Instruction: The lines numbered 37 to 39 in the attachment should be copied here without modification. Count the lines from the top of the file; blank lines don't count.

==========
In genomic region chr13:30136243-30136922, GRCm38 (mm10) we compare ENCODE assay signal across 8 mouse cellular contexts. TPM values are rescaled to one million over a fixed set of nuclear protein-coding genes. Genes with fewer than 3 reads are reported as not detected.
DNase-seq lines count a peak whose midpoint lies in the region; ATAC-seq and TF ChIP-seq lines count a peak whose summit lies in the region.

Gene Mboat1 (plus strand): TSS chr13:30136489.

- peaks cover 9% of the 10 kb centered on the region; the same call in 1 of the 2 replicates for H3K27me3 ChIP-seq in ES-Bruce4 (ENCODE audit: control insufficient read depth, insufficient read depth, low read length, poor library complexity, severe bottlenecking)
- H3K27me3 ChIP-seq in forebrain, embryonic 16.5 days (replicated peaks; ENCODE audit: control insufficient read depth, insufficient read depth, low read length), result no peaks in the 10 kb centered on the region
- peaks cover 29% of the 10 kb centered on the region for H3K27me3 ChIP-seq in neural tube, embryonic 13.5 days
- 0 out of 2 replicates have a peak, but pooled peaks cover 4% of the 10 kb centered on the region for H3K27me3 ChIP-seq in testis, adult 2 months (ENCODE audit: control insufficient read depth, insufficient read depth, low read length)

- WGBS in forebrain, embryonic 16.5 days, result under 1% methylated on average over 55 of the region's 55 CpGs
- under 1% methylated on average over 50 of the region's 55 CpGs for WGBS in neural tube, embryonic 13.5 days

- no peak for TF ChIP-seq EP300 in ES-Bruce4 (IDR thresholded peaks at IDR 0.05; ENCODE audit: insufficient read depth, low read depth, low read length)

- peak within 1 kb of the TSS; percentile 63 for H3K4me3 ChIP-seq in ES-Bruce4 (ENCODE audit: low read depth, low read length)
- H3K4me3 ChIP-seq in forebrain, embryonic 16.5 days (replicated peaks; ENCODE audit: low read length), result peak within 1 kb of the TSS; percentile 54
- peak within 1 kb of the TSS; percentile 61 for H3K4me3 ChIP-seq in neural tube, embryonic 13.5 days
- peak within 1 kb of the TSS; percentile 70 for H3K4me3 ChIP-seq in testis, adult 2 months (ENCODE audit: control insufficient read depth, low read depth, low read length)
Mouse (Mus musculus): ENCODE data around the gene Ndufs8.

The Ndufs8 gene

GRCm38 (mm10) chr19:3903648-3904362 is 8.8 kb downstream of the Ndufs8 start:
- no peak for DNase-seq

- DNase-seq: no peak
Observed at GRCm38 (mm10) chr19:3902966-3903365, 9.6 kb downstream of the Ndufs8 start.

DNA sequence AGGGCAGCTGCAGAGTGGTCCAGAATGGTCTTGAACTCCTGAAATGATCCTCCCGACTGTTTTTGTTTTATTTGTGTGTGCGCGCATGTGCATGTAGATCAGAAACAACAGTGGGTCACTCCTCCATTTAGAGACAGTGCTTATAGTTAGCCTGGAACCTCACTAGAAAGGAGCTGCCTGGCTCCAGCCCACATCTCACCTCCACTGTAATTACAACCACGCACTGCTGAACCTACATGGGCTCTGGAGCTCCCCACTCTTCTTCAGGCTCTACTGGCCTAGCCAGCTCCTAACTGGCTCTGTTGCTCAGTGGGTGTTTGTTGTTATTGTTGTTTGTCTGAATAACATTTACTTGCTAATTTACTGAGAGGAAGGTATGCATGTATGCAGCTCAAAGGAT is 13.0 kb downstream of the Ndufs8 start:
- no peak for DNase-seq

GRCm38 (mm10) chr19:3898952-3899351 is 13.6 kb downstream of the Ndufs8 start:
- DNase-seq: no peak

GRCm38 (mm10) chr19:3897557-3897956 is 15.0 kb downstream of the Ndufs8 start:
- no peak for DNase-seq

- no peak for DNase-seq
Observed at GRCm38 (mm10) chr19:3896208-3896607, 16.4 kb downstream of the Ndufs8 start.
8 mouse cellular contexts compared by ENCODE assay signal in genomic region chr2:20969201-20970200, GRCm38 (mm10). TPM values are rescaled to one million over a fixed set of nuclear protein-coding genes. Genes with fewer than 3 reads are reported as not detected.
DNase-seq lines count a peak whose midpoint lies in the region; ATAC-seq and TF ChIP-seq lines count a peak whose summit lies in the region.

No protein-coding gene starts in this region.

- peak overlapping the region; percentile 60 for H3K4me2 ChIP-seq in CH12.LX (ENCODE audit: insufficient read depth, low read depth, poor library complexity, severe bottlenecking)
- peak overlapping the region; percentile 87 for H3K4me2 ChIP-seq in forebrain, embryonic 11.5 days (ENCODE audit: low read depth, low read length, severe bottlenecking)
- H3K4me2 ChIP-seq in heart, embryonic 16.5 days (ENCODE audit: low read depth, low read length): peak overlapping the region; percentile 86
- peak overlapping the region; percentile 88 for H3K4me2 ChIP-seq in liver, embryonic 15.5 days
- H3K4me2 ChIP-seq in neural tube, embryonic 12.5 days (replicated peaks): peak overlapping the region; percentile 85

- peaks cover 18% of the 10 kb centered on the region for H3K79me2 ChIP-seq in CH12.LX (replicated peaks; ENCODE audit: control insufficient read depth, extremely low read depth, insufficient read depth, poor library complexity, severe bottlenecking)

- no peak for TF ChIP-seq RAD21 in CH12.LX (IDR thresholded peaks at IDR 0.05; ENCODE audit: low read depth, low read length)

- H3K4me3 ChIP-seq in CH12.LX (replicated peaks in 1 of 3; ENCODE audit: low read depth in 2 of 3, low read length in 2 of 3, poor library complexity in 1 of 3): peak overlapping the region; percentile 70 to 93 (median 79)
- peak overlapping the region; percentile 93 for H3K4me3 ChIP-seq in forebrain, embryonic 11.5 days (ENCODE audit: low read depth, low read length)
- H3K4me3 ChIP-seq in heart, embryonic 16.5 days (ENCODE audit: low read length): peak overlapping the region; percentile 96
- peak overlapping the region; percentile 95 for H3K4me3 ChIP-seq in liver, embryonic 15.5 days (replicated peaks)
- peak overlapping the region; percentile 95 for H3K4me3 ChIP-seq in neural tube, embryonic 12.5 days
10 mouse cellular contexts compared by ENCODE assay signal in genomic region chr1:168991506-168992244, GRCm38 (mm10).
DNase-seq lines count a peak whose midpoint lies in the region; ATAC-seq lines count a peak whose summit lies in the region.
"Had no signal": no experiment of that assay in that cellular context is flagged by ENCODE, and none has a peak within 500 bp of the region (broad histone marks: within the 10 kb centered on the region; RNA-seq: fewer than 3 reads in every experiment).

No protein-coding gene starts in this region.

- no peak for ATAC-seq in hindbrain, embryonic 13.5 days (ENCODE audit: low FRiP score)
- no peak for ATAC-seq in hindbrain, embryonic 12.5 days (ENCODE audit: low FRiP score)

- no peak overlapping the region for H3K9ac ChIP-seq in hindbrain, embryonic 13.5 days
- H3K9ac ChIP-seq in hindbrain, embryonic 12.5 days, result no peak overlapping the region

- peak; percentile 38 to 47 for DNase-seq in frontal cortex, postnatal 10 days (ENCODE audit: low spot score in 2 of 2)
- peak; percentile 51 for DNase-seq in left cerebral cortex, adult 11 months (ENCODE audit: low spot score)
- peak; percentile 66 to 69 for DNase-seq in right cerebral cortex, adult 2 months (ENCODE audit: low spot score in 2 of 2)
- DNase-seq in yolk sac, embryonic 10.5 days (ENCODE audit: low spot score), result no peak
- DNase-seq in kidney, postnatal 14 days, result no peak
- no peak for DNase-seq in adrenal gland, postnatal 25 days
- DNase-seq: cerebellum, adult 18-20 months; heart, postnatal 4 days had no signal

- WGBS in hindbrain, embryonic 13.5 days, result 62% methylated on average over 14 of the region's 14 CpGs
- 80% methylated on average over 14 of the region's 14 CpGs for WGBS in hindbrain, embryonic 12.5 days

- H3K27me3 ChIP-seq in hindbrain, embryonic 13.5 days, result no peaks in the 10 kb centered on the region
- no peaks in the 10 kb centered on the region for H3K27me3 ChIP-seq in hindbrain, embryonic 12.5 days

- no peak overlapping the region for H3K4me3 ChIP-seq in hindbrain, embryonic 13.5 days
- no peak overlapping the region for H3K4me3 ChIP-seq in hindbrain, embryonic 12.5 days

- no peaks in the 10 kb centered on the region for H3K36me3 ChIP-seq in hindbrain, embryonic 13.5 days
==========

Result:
- peaks cover 18% of the 10 kb centered on the region for H3K79me2 ChIP-seq in CH12.LX (replicated peaks; ENCODE audit: control insufficient read depth, extremely low read depth, insufficient read depth, poor library complexity, severe bottlenecking)

- no peak for TF ChIP-seq RAD21 in CH12.LX (IDR thresholded peaks at IDR 0.05; ENCODE audit: low read depth, low read length)

- H3K4me3 ChIP-seq in CH12.LX (replicated peaks in 1 of 3; ENCODE audit: low read depth in 2 of 3, low read length in 2 of 3, poor library complexity in 1 of 3): peak overlapping the region; percentile 70 to 93 (median 79)